66 – Grammar shot: Asymmetry with correlatives (either/or)

Happy New Year! I have decided to introduce yet another type of post, namely a grammar shot. While I will aim to keep such posts light-hearted, the emphasis will be on grammar.

 

“How right they are.”

“About what?”

“Charm.”

“What about it?”

“You either have it, or you don’t.”

 “Either you have it, or you don’t.”

“Exactly.”

“No, no, I mean asymmetry.”

“But I was talking about charm.”

“No, yes, what I mean is that you’ve got asymmetry there.”

“Where, where? Pass me the mirror, will you?”

“No, no, not your appearance.”

“Thank goodness! You know what they say about beauty: the more regular your features …”

“No, no, no! I’m talking about grammar.”

“Grammar? What has grammar got to do with charm?”

“No, no, not with charm. But you said: ‘You either have it, or you don’t’.”

“So?”

“You see, ‘either/or’ are correlative conjunctions.”

“Are they really?”

“Yep. Or correlatives – for short.”

“And?”

“Well, people often misplace them, and what results is asymmetry. It’s a very common error.”

“It is?”

“Yep; you’ve just made it.”

“Me?”

“Aha. Just bracket off what comes after each of the correlative conjunctions, and you will see.”

“How do you mean?”

“Look.”

 You either [have it], or [you don’t].

 “So?”

“Now extract the bracketed stuff and put it side by side, like this.”

 First bracketed unit: have it

Second bracketed unit: you don’t

 “So?”

“Well, how does it look?”

“Bitty.”

“No, no, that’s not the point.”

“So what’s the point?”

“Would you say that these two bracketed constituents do an equivalent job or have an equivalent status?”

“I don’t know; are they meant to?”

“Absolutely. Look what happens when I do this to my version.”

 Either [you have it], or [you don’t].

 First bracketed unit: you have it

Second bracketed unit: you don’t

“Are the bracketed constituents equivalent now?”

“I suppose; but does it really matter? As long as you can get what the stuff’s about …”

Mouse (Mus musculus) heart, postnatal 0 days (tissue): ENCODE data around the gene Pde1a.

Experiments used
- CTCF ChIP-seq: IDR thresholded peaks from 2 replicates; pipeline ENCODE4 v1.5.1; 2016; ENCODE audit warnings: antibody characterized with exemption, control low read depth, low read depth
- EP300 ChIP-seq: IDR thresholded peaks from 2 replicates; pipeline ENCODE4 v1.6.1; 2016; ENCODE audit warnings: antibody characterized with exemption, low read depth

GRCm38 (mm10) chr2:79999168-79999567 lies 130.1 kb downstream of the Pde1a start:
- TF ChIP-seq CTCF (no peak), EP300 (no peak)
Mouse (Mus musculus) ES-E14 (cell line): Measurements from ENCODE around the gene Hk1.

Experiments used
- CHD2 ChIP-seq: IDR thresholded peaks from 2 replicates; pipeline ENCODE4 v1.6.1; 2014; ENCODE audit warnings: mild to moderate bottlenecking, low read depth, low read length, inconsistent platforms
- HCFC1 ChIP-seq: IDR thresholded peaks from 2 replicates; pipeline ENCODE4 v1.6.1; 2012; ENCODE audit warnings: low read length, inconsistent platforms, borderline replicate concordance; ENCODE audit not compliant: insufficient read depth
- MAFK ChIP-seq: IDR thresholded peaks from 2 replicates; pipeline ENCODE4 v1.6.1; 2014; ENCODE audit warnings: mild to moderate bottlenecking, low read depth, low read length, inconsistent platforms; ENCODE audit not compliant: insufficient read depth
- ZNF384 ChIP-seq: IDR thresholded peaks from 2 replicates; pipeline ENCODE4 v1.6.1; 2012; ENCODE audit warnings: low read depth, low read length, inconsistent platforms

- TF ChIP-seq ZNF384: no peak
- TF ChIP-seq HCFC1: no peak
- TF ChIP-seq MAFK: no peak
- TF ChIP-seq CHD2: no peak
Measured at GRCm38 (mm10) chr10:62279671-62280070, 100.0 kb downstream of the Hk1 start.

“Oh yes, yes, the famous proclamation.”

“What famous proclamation?”

“We know what we mean – the less you know, the more often you trot it out. I mean … I don’t mean … not you, obviously. But asymmetry is asymmetry: while some instances can be barely perceptible, others are more striking.”

“They are?”

“Yep. Take this; it’s from The Sunday Times.”

 “She’s either criticised for being too fat or too thin.”

 “Who?”

“Never mind who; just bracket off what comes after either and or.”

“Just a sec, just a sec; you mean that what they should have written is this?”

 She’s criticised for being either too fat or too thin.

 “Absolutely. But that was easy. Just look at this – from The Evening Standard.”

 “Nick should either be able to carry on investing via his Personal Equity Plan (PEP) or by using the tax shelter within the new Individual Savings Account (ISA).”

 “Hmm …”

“Brackets, brackets!”

“Just a sec, just a sec; you mean this?”

 Nick should be able to carry on investing either via his PEP or by using the tax shelter within the new ISA.

 “That’s it, that’s it! And this is from The Times Educational Supplement.”

 “Teachers would either be paid extra to supervise the sessions, or non-teaching staff would be employed.”

 “You mean this?”

 Either teachers would be paid extra to supervise the sessions, or non-teaching staff would be employed.

“By Jove, you’ve got it! But such asymmetry is extremely common; even professors of English stumble over their correlatives.”

Professors of English?”

“Yep; and all sorts of other luminaries. And it’s not only ‘either/or’ that are problematic.”

“Get away!”

“No, no, I’m serious. Other correlatives notorious for being misplaced are ‘neither/nor’, ‘both/and’, ‘not/but’, ‘not only/but also’ and ‘whether/or’.”

“Blimey!”

“So mind how you go and, when in doubt, just use brackets.”

“Hmm, I think I’d better.”

 

 

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